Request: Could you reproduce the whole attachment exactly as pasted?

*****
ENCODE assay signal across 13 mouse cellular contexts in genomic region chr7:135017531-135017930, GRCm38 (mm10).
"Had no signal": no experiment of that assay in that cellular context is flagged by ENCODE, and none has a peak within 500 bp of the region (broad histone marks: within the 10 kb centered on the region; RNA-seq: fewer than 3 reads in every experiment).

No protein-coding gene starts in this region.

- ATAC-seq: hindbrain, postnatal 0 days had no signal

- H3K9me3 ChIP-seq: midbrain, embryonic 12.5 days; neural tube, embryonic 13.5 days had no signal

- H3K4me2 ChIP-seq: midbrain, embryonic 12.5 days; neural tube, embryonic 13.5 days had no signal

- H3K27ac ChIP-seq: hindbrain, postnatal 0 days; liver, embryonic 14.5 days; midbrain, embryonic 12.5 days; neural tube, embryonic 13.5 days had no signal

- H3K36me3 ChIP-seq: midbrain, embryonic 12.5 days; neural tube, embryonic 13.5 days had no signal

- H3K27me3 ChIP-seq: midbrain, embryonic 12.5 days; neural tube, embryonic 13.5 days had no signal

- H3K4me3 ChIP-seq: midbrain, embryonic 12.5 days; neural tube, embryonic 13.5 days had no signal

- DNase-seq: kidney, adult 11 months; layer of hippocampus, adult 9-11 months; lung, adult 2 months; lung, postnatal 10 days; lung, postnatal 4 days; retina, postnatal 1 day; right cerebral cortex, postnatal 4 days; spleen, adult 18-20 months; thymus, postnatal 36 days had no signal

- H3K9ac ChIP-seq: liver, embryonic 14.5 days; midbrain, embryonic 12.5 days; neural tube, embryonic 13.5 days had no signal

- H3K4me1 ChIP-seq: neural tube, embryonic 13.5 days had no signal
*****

ENCODE assay signal across 13 mouse cellular contexts in genomic region chr7:135017531-135017930, GRCm38 (mm10).
"Had no signal": no experiment of that assay in that cellular context is flagged by ENCODE, and none has a peak within 500 bp of the region (broad histone marks: within the 10 kb centered on the region; RNA-seq: fewer than 3 reads in every experiment).

No protein-coding gene starts in this region.

- ATAC-seq: hindbrain, postnatal 0 days had no signal

- H3K9me3 ChIP-seq: midbrain, embryonic 12.5 days; neural tube, embryonic 13.5 days had no signal

- H3K4me2 ChIP-seq: midbrain, embryonic 12.5 days; neural tube, embryonic 13.5 days had no signal

- H3K27ac ChIP-seq: hindbrain, postnatal 0 days; liver, embryonic 14.5 days; midbrain, embryonic 12.5 days; neural tube, embryonic 13.5 days had no signal

- H3K36me3 ChIP-seq: midbrain, embryonic 12.5 days; neural tube, embryonic 13.5 days had no signal

- H3K27me3 ChIP-seq: midbrain, embryonic 12.5 days; neural tube, embryonic 13.5 days had no signal

- H3K4me3 ChIP-seq: midbrain, embryonic 12.5 days; neural tube, embryonic 13.5 days had no signal

- DNase-seq: kidney, adult 11 months; layer of hippocampus, adult 9-11 months; lung, adult 2 months; lung, postnatal 10 days; lung, postnatal 4 days; retina, postnatal 1 day; right cerebral cortex, postnatal 4 days; spleen, adult 18-20 months; thymus, postnatal 36 days had no signal

- H3K9ac ChIP-seq: liver, embryonic 14.5 days; midbrain, embryonic 12.5 days; neural tube, embryonic 13.5 days had no signal

- H3K4me1 ChIP-seq: neural tube, embryonic 13.5 days had no signal